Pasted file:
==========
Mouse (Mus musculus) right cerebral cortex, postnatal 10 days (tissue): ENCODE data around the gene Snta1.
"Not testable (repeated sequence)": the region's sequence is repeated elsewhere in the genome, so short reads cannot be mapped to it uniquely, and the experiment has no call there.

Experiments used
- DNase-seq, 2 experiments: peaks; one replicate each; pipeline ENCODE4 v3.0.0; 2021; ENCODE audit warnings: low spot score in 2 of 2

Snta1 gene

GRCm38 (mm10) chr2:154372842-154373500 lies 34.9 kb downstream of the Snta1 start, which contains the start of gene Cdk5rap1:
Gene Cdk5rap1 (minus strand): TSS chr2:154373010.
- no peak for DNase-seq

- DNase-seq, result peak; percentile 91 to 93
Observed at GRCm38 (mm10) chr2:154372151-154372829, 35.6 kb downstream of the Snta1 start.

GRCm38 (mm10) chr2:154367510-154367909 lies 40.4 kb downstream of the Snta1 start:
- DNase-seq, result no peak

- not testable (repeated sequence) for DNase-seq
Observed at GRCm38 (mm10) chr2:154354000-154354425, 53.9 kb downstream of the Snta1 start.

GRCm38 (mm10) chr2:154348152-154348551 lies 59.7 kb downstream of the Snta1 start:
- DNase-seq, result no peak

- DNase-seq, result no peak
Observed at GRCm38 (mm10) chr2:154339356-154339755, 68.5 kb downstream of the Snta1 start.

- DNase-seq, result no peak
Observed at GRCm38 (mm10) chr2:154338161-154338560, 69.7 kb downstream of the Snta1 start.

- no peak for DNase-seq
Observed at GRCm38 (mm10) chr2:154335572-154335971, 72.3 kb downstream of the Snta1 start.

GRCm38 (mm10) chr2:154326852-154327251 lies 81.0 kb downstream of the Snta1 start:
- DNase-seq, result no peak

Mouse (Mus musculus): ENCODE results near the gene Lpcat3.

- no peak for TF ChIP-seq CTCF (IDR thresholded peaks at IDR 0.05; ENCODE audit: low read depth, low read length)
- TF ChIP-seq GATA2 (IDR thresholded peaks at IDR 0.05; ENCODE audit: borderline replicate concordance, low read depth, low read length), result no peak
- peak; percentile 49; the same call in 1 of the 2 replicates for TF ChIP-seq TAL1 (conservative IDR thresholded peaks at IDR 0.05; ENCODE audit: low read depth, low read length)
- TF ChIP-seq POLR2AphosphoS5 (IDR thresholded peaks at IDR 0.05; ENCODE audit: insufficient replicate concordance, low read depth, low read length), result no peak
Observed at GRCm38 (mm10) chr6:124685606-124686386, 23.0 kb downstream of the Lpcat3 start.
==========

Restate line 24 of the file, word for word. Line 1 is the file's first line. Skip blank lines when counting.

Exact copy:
- DNase-seq, result no peak